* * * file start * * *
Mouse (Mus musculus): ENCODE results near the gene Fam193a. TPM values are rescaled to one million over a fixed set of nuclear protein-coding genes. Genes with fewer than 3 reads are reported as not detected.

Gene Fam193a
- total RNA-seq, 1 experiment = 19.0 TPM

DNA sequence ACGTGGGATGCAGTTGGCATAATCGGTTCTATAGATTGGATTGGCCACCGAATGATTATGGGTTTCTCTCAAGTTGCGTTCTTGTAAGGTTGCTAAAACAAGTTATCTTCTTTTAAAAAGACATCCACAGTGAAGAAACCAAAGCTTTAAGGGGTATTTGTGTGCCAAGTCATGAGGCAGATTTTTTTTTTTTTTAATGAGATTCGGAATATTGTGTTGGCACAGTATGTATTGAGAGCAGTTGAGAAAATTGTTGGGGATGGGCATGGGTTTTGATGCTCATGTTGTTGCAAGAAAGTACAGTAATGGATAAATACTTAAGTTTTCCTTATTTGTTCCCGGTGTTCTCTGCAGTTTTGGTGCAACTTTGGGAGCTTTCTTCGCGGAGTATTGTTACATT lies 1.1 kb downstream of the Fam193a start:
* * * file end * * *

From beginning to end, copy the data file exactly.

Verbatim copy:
Mouse (Mus musculus): ENCODE results near the gene Fam193a. TPM values are rescaled to one million over a fixed set of nuclear protein-coding genes. Genes with fewer than 3 reads are reported as not detected.

Gene Fam193a
- total RNA-seq, 1 experiment = 19.0 TPM

DNA sequence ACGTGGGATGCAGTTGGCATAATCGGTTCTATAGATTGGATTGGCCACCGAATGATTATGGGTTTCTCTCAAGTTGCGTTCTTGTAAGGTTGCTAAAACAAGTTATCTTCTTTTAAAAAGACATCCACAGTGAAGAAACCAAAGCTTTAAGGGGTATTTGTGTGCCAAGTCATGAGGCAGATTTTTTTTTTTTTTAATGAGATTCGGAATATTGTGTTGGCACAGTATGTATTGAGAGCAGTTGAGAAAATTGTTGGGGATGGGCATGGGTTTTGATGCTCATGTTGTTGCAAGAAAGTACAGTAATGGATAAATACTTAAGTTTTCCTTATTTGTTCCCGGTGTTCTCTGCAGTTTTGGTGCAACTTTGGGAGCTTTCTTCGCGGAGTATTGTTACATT lies 1.1 kb downstream of the Fam193a start: